What Roger Madison describes involves a possible interpretation of ERISA § 206(d)(3).

For an ERISA-governed retirement plan:

“The term ‘alternate payee’ means any spouse, former spouse, child, or other dependent of a participant who is recognized by a domestic relations order as having a right to receive all, or a portion of, the benefits payable under a plan with respect to such participant.”

ERISA § 206(d)(3)(K), 29 U.S.C. § 1056(d)(3)(K).

“[T]he term ‘domestic relations order’ means any judgment, decree, or order (including approval of a property settlement agreement) which— (I) relates to the provision of child support, alimony payments, or marital property rights to a spouse, former spouse, child, or other dependent of a participant, and (II) is made pursuant to a State or Tribal domestic relations law (including a community property law).”

ERISA § 206(d)(3)(B)(ii), 29 U.S.C. § 1056(d)(3)(B)(ii).

http://uscode.house.gov/view.xhtml?req=(title:29%20section:1056%20edition:prelim)%20OR%20(granuleid:USC-prelim-title29-section1056)&f=treesort&edition=prelim&num=0&jumpTo=true

One court reasoned that an order can be a QDRO only if it restricts its alternate payee—including a successor-in-interest to an original alternate payee—to a spouse, former spouse, child, or other dependent of the participant. In re Marriage of Janet D. & Gene T. Shelstead, 66 Cal. App. 4th 893, 78 Cal. Rptr. 2d 365, 22 Empl. Benefits Cas. (BL) 1906 (Cal. Ct. App. 1998) (interpreting ERISA § 206(d)(3), and applying ERISA § 206(d)(3)(K).

Recognizing that something like that might be the plan administrator’s finding, my earlier post suggests a potential path of least resistance—seeking a court’s order that names as the alternate payee the former spouse (using only that person’s name), and recites that the order relates to the former spouse’s marital property rights.

(I recognize that this path might trade difficulty with the retirement plan’s administrator for difficulty with a bank if it questions the decedent’s estate’s administrator’s deposit of a check payable to the decedent.)

If what Roger Madison describes is more than a mere clerical reaction and rather is the administrator’s considered decision (after a claimant exhausts reviews under the plan’s QDRO and claims procedures), getting the plan’s check payable to the former spouse might be less expensive than asking a court—likely a Federal court if the plan administrator is not subject to personal jurisdiction in the State court, or wins removal to Federal court—to countermand the plan administrator’s interpretation.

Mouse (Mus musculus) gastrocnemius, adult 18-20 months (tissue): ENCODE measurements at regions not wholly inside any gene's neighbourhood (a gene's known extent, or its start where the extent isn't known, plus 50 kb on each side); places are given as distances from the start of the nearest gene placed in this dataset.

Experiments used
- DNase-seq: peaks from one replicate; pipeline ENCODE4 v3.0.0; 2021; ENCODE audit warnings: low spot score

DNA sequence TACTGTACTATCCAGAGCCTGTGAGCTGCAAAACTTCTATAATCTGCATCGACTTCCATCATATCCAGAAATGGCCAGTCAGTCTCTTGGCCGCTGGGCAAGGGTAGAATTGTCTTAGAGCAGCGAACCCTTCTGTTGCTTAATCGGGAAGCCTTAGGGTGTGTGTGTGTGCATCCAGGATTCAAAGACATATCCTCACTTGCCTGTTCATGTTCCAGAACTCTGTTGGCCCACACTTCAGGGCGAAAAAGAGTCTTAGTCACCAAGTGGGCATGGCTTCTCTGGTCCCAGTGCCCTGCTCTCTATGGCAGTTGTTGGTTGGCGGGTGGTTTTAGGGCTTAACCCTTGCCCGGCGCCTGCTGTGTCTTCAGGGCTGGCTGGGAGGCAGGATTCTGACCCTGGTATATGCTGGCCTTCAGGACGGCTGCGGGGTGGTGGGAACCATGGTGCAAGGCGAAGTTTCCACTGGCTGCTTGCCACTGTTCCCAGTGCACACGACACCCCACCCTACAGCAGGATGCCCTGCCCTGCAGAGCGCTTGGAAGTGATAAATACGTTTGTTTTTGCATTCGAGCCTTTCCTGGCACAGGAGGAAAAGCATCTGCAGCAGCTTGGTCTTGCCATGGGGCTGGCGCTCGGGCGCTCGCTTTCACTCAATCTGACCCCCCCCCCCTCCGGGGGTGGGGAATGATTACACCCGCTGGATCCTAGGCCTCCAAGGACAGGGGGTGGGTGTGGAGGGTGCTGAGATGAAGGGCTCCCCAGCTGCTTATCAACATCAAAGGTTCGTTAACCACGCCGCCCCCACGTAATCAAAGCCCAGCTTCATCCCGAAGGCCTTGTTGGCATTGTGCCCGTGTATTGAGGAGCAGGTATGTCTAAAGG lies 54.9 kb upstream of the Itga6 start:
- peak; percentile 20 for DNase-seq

Getting a court to countermand an ERISA-governed plan’s administrator’s finding might be difficult. That’s especially so if the court reasons that an arbitrary-and-capricious standard of review applies. Usually, a court finds an interpretation capricious if it could not have resulted from reasoning. But if an administrator’s finding follows the logic in a court’s reasoned opinion, how would the finding—even if the court thinks the finding is incorrect—be so lacking in reasoning that it must be capricious?

Peter Gulia PC

Fiduciary Guidance Counsel

Philadelphia, Pennsylvania

215-732-1552

Peter@FiduciaryGuidanceCounsel.com

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All, thank you for your comments.  I am on vacation in Mexico until the 1st and will read everything in detail and will respond at that time.

In response to Peter Gulia's post from March 21, the now-deceased husband was self-represented in the divorce.

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So, consider seeking a court’s order that names as the alternate payee the former spouse (using only that person’s name), and recites that the order relates to the former spouse’s marital property rights.

Your client will want your advice about an executor's, administrator's, or other personal representative's powers to negotiate such a payment.

Peter Gulia PC

Fiduciary Guidance Counsel

Philadelphia, Pennsylvania

215-732-1552

Peter@FiduciaryGuidanceCounsel.com

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All,

Thank you all for your comments.  I think it is important to remember that the retirement account is a defined contribution (401K) account, not a defined benefit account.  So, we're not seeking check(s) for benefits paid.  Rather, we are seeking an order pursuant to which the plan administrator (Fidelity) will transfer the husband's share of the account into his name.

After reading the comments, I think we will be seeking a DRO entered nunc pro tunc effective as of the date of dissolution.  Then, my hope is that the PA will qualify the order and create a new account for the now-deceased husband, so that his heir (daughter) can access the funds.

Again, thank you all.